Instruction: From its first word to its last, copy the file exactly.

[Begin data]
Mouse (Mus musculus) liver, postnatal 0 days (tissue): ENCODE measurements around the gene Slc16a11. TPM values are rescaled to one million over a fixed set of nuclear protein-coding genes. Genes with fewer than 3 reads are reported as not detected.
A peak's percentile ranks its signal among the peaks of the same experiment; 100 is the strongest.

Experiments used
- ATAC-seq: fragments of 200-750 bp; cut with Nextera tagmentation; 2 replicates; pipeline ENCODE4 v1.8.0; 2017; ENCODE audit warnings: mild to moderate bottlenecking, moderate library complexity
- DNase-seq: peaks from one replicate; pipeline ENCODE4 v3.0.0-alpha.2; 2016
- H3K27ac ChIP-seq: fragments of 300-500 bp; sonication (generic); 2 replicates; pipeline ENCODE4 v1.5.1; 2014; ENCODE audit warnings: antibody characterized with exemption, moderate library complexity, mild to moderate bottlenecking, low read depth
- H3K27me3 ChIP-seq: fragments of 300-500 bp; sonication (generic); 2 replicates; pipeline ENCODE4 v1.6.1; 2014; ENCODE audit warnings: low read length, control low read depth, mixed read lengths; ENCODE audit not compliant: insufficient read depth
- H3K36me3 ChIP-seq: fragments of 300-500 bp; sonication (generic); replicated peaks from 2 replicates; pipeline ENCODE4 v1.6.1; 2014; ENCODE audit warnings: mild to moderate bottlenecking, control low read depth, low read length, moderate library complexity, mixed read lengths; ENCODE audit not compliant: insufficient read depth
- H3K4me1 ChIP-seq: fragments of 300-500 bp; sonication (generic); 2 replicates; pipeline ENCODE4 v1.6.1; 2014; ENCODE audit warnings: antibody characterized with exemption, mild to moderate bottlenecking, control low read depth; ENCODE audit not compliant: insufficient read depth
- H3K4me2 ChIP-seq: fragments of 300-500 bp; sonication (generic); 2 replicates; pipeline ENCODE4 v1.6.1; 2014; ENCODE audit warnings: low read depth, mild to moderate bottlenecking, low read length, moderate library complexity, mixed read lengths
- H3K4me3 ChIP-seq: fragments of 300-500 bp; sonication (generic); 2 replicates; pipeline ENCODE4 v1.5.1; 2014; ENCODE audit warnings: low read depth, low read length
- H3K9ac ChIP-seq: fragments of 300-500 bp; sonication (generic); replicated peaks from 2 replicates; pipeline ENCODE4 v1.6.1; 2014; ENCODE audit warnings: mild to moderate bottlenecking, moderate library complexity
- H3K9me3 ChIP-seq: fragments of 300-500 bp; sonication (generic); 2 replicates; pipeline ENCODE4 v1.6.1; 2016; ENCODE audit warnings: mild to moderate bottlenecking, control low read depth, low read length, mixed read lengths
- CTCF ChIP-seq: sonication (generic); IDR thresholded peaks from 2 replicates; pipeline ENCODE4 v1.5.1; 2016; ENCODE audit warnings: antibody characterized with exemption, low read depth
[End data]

Mouse (Mus musculus) liver, postnatal 0 days (tissue): ENCODE measurements around the gene Slc16a11. TPM values are rescaled to one million over a fixed set of nuclear protein-coding genes. Genes with fewer than 3 reads are reported as not detected.
A peak's percentile ranks its signal among the peaks of the same experiment; 100 is the strongest.

Experiments used
- ATAC-seq: fragments of 200-750 bp; cut with Nextera tagmentation; 2 replicates; pipeline ENCODE4 v1.8.0; 2017; ENCODE audit warnings: mild to moderate bottlenecking, moderate library complexity
- DNase-seq: peaks from one replicate; pipeline ENCODE4 v3.0.0-alpha.2; 2016
- H3K27ac ChIP-seq: fragments of 300-500 bp; sonication (generic); 2 replicates; pipeline ENCODE4 v1.5.1; 2014; ENCODE audit warnings: antibody characterized with exemption, moderate library complexity, mild to moderate bottlenecking, low read depth
- H3K27me3 ChIP-seq: fragments of 300-500 bp; sonication (generic); 2 replicates; pipeline ENCODE4 v1.6.1; 2014; ENCODE audit warnings: low read length, control low read depth, mixed read lengths; ENCODE audit not compliant: insufficient read depth
- H3K36me3 ChIP-seq: fragments of 300-500 bp; sonication (generic); replicated peaks from 2 replicates; pipeline ENCODE4 v1.6.1; 2014; ENCODE audit warnings: mild to moderate bottlenecking, control low read depth, low read length, moderate library complexity, mixed read lengths; ENCODE audit not compliant: insufficient read depth
- H3K4me1 ChIP-seq: fragments of 300-500 bp; sonication (generic); 2 replicates; pipeline ENCODE4 v1.6.1; 2014; ENCODE audit warnings: antibody characterized with exemption, mild to moderate bottlenecking, control low read depth; ENCODE audit not compliant: insufficient read depth
- H3K4me2 ChIP-seq: fragments of 300-500 bp; sonication (generic); 2 replicates; pipeline ENCODE4 v1.6.1; 2014; ENCODE audit warnings: low read depth, mild to moderate bottlenecking, low read length, moderate library complexity, mixed read lengths
- H3K4me3 ChIP-seq: fragments of 300-500 bp; sonication (generic); 2 replicates; pipeline ENCODE4 v1.5.1; 2014; ENCODE audit warnings: low read depth, low read length
- H3K9ac ChIP-seq: fragments of 300-500 bp; sonication (generic); replicated peaks from 2 replicates; pipeline ENCODE4 v1.6.1; 2014; ENCODE audit warnings: mild to moderate bottlenecking, moderate library complexity
- H3K9me3 ChIP-seq: fragments of 300-500 bp; sonication (generic); 2 replicates; pipeline ENCODE4 v1.6.1; 2016; ENCODE audit warnings: mild to moderate bottlenecking, control low read depth, low read length, mixed read lengths
- CTCF ChIP-seq: sonication (generic); IDR thresholded peaks from 2 replicates; pipeline ENCODE4 v1.5.1; 2016; ENCODE audit warnings: antibody characterized with exemption, low read depth